Putin's Constitutional Referendum, Round 2

On July 1, 2020, citizens of the Russian federation cast their final vote regarding the constitutional changes initiated by President Putin and it was quite unthinkable to assume that they would pledge anything less than their full and unconditional support for the big man himself.

The referendum was initially scheduled for April 22, 2020, yet was postponed due to the COVID-19 pandemic. Much to the Kremlin’s chagrin, as Putin’s Russia aimed to give the occasion a symbolic layer as well: the birth of the new Russia would coincide with the 150th anniversary of Lenin. Could anything that’s symbolically linked to Lenin be expected to provide any modernizing impetus? Hardly so. These changes aren’t designed to change anything, and aim to ensure one thing only: to keep the reins of power in Putin’s trusty hands for an indefinite amount of time. As in, the only change is designed to prevent any change whatsoever.

The symbolic gesture was not to be, as, due to the pandemic, Lenin’s birthday had to be celebrated in a rather auspicious manner, but this hardly changes anything. If the Kremlin’s intent was that in two weeks the COVID-19 situation would improve, then it has seemingly backfired. With over 620,000 confirmed cases and about 9000 deaths, the situation in Russia has hardly changed for the better. And this considering the widespread belief that Moscow might be hiding the real statistics and that the situation might be far direr than what official data suggests. This is further amplified by the eerie trend of Russian doctors who openly discuss the collapse of the Russian health sector to suddenly end their lives with suicide, usually by jumping out of the hospital windows.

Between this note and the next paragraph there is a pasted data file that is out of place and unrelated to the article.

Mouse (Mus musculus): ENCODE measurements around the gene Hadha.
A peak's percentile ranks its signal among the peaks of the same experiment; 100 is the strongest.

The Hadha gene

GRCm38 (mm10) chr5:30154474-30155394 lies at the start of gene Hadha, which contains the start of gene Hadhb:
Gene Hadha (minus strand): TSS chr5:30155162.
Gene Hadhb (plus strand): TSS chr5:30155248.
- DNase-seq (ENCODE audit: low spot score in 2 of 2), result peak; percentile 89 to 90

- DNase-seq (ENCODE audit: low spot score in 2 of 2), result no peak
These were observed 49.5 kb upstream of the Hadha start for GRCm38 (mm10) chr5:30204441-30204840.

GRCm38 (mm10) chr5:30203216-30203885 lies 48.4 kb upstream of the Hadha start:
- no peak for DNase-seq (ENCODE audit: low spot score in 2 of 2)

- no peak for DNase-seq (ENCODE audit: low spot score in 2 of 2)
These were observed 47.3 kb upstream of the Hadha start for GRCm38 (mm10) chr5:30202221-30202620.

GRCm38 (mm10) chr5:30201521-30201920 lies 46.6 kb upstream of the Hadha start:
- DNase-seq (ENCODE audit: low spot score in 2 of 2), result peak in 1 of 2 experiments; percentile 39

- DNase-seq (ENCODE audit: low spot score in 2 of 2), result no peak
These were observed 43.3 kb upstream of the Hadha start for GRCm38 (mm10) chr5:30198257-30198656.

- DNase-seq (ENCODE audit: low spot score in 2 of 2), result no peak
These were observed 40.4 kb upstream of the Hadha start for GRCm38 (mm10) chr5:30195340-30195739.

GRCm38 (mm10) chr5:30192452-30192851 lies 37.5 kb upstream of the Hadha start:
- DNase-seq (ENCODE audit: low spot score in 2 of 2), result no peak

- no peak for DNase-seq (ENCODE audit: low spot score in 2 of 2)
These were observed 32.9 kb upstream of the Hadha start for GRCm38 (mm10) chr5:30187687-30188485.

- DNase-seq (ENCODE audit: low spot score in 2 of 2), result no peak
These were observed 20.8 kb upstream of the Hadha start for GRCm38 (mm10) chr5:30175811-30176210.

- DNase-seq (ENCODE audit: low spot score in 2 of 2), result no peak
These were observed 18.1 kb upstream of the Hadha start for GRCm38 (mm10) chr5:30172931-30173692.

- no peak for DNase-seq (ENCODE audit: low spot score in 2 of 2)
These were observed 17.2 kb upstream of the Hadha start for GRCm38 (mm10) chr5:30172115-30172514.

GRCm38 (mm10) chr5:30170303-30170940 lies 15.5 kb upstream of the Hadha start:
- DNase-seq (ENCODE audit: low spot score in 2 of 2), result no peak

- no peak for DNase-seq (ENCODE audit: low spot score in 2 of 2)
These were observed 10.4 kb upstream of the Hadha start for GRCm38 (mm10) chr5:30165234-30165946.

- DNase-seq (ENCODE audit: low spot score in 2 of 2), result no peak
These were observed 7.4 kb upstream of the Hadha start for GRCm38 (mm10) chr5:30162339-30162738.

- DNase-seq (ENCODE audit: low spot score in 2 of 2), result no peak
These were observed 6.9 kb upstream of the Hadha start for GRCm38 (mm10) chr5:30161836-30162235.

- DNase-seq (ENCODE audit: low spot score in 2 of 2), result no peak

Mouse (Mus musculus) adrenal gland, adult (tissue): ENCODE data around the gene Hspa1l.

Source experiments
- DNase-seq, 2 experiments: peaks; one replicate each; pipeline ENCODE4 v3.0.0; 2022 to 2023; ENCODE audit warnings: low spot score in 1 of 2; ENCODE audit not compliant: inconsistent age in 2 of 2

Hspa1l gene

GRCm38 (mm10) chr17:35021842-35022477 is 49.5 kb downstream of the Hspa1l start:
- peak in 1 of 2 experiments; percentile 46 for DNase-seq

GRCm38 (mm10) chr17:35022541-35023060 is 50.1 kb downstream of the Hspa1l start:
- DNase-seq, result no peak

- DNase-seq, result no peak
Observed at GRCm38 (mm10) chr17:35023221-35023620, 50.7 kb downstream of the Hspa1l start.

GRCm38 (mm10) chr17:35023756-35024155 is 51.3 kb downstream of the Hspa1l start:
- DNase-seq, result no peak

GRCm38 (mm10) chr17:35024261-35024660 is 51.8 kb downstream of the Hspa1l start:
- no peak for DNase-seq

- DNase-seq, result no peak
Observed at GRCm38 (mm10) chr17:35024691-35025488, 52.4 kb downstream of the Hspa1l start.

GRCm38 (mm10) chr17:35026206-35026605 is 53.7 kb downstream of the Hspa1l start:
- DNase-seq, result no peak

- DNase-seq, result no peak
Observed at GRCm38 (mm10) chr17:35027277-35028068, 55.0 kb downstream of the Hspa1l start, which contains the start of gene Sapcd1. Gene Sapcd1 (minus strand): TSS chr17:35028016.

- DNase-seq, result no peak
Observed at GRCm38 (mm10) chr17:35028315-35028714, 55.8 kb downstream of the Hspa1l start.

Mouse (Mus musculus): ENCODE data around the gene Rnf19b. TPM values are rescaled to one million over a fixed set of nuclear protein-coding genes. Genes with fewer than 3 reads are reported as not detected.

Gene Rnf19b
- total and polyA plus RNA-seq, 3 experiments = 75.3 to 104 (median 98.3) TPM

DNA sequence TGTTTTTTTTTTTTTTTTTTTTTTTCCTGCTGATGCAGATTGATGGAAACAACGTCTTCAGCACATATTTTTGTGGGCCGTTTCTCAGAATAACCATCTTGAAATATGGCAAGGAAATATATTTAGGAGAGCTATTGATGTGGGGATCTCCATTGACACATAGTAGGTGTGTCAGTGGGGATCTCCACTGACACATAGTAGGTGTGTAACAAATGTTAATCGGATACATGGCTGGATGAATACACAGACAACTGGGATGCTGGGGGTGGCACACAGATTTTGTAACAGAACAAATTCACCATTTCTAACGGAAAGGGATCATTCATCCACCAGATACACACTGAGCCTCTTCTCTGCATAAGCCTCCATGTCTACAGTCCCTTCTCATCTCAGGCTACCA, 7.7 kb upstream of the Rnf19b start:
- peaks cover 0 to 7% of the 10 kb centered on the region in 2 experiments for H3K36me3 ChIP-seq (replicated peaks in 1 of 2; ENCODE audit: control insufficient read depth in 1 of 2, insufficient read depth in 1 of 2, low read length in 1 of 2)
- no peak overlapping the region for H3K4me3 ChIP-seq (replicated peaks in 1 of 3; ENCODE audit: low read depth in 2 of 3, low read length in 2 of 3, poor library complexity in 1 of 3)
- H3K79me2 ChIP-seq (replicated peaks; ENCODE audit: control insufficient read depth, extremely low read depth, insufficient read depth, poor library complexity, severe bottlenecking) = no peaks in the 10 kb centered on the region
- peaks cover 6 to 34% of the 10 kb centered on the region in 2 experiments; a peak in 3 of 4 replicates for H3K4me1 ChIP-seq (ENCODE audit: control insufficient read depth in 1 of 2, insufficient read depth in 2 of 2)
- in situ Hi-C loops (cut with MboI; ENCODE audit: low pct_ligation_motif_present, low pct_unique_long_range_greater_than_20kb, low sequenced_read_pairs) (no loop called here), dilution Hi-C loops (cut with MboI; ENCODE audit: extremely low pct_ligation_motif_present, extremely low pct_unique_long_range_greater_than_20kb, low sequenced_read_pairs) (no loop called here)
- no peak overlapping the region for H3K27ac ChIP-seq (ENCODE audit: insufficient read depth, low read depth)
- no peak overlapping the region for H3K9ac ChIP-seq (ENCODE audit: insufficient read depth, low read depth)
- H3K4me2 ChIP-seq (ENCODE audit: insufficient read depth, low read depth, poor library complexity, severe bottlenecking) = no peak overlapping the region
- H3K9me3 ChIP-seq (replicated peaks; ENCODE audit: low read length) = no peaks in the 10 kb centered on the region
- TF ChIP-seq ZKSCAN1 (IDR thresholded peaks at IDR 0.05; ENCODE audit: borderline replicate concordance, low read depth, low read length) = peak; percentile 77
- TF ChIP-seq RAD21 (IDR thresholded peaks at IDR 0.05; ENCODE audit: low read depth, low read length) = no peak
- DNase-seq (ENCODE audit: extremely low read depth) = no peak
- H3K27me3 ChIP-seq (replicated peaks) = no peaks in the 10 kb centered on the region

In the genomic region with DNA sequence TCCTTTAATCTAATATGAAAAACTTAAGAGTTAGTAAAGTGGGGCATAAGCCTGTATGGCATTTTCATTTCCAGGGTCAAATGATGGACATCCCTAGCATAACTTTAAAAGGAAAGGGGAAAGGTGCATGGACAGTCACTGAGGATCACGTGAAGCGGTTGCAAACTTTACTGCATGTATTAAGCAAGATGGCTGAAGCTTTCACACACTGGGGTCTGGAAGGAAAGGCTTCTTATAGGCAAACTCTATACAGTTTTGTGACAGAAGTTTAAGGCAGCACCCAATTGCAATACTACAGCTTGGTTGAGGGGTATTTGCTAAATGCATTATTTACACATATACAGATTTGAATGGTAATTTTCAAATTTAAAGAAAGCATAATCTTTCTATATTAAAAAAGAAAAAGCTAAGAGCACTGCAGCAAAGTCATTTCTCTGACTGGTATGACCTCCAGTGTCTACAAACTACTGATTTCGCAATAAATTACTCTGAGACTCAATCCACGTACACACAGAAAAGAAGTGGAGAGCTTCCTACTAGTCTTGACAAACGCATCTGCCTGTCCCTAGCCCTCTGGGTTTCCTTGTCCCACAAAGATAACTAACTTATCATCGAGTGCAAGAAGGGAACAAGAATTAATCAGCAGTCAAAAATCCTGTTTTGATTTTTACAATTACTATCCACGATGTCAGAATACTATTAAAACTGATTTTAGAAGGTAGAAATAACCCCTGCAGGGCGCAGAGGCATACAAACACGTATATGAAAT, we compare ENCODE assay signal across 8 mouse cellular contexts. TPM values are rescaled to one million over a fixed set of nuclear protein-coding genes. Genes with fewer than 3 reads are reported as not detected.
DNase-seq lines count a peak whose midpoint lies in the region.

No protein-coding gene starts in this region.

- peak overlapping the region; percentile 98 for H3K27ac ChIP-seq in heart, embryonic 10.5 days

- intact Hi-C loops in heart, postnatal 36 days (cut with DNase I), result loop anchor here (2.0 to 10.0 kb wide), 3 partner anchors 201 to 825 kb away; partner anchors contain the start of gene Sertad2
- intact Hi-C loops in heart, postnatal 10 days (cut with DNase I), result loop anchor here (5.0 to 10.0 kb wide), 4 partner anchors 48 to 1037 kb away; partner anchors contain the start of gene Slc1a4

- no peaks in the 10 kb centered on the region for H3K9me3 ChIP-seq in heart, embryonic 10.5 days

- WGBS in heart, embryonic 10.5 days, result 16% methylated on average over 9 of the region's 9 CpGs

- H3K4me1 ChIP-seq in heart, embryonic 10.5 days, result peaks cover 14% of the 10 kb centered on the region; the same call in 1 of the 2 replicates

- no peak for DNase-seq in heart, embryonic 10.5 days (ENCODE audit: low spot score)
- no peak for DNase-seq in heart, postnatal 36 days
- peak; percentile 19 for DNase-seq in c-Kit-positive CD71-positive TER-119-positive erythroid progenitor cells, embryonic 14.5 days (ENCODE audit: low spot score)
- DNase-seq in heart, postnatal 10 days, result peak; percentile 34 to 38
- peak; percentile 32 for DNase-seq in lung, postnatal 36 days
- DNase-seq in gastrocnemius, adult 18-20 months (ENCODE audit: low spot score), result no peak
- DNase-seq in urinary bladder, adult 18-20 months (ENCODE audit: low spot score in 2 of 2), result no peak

Apparently, postponing the referendum even further was a major no-no for President Putin, who seemingly wants to be done with it as soon as possible. And if this requires hiding the COVID-19 data and throwing a few doctors out of the window, it’s a bargain from the Kremlin viewpoint.

One should also remember that Putin tried his best to prepare the grounds for the referendum and lift the collective spirits with two grandiose occasions: on May 9, construction of the Grand Cathedral of the Russian Armed Forces was finished, June 14 saw the church being consecrated, and it was officially opened on June 22. Much has been written about it already: 95 meters in height and a 10,000 sq m area, and with capacity to accommodate more than 6000 parishioners, it is indeed an impressive building. So much so that many an author has opined that it’s more a monument to Russian military might than a canonical example of Christian architecture. Especially considering its interior sports frescos of such sainted figures as President Putin himself and the Defense Minister Shoigu, while one can also enjoy a mural depicting the annexation of Crimea and many similar “biblical scenes”. The opening ceremony was held with much fanfare.